One thing a movie watcher might not be looking for during the actual bleak midwinter is more bleak midwinter on the screen. Full disclosure: “The Pale Blue Eye,” written and directed by Scott Cooper and starring his frequent collaborator Christian Bale, set in New York’s more-rugged-than-today Hudson Valley in 1830, is thoroughly suffused with bleak mid-winterness. Masanobu Takayanagi’s cinematography sometimes reproduces a gorgeous kind of grayscale, broken up by flashes of blue water and the blue uniforms of the cadets of the West Point Military Academy, the then-fledgling institution at which much of the story’s action is set.
The chilliness fits the story of course. At the Academy, a cadet, named Fry, is discovered not just dead—by hanging, it is first presumed—but with his heart cut out. The extremely spooked overseers of the school, fearful of scandal that might strike a death blow to the place, enlist a retired lawman to investigate.
Augustus Landor, played by Bale, is a solitary “cottager,” a widower whose not-quite-adult daughter left his home a couple of years prior. He likes to drink, has a sleeping partner in a warm-hearted tavern owner (Charlotte Gainsbourg), and is prone to melancholy despite his dry wit. He is reputed to have once gotten a confession from a criminal using nothing more than a “piercing look.”
Removing the hearts of corpses—there will be another—is suggestive of quite a bit. And soon Landor is sniffing into matters of devil worship. One cadet who’s been observing the detective doesn’t find that lead a credible one. The killer, he insists, was “a poet.”
This cadet is one Edgar Allan Poe, a sensitive outcast among militaristic braggarts and of course a future poet himself. Uncannily played by Harry Melling, who was similarly haunting in “The Ballad of Buster Scruggs,” Poe is taken under Landor’s wing. The duo takes a particular interest in the academy’s doctor, Daniel Marquis (Toby Jones), and his family. This clan could give the Addamses a run for its money. Mrs. Marquis is given to breaking the household china at less than a moment’s notice. Daughter Lea (Lucy Boynton) plays the piano beautifully and is very breathy and suffers from what is referred to here as “the falling sickness.” Of course, Edgar falls in love with her—all the other boys at West Point have as well. Lea observes that Edgar’s morbidity suits him well, and he in turn recites to her his poetic meditations on “Lenore.” The story’s title is derived thereof.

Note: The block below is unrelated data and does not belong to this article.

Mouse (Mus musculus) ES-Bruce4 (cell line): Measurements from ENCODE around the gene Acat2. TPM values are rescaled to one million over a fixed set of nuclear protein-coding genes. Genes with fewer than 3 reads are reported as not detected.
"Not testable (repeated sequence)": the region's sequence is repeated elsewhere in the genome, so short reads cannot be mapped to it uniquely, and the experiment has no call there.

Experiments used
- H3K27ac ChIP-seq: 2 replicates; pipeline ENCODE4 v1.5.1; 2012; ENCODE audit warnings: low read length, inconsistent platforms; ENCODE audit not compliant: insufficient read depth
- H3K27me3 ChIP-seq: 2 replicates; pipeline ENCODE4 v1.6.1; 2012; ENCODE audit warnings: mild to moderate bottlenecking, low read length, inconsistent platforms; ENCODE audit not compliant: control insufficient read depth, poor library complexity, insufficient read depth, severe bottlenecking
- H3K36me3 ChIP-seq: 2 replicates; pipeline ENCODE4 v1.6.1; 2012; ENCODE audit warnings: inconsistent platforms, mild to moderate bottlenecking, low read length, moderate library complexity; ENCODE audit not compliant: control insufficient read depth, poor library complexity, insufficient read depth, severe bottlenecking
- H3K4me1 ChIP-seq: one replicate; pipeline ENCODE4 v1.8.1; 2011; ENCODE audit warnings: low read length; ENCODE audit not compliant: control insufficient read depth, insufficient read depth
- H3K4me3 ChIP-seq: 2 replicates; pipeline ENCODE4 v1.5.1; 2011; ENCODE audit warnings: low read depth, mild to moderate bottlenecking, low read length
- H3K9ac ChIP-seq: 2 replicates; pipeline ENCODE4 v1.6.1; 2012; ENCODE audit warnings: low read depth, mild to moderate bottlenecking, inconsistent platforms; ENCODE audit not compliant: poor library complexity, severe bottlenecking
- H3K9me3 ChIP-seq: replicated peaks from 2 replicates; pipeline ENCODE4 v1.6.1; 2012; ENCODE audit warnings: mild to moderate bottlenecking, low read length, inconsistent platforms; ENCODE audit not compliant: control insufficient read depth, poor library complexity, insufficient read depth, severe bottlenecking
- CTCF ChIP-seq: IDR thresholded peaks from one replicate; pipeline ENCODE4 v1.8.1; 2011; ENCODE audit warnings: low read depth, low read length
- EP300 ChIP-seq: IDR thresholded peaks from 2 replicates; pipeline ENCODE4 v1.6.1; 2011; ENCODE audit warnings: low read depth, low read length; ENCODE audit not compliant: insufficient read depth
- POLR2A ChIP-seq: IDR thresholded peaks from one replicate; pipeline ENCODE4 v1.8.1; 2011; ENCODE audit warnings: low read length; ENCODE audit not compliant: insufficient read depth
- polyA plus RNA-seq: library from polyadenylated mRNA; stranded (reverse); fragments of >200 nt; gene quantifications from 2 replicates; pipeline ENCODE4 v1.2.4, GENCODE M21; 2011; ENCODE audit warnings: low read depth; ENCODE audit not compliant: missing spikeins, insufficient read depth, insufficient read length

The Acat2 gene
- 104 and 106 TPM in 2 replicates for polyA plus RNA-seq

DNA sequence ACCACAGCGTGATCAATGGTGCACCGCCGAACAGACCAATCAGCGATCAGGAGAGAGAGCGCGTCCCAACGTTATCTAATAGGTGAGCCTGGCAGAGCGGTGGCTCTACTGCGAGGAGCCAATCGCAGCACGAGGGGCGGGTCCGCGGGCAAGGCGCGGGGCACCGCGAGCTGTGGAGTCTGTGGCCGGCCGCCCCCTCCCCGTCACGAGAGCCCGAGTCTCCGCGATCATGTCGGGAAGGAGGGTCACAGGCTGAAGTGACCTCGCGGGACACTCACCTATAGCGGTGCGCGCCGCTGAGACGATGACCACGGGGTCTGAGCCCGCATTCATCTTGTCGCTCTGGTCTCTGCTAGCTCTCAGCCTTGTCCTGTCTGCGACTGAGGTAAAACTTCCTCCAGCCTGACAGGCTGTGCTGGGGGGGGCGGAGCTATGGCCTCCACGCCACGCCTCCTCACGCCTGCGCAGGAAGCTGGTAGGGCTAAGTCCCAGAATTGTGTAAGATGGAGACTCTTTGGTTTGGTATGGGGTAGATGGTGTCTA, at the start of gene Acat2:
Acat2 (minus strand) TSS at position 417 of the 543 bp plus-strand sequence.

Adapted from a novel by Louis Bayard, “The Pale Blue Eye” is one of those mysteries that features such a limited cast of characters/suspects that its main narrative seems a feint of sorts, and it is. To wit: If you’re wondering why an actor as formidable as Bale signed on to a role in which he solves a couple of murders and contributes to the development of a great American literary figure and not much else, well, he didn’t. It’s only after the supposedly central mystery is solved that “The Pale Blue Eye” fully commits to its actual business, serving up in full a tale of loss and wrong-headed resolution. Bale’s characterization, subtle and slightly enigmatic throughout, here blooms. And eventually sears. The movie honors the real-life figure who would, among other things, become the arguable creator of the American detective story, while in its own right turning a shudder-inducing light on the darker recesses of the human heart.
On theaters today, and available on Netflix on January 6th.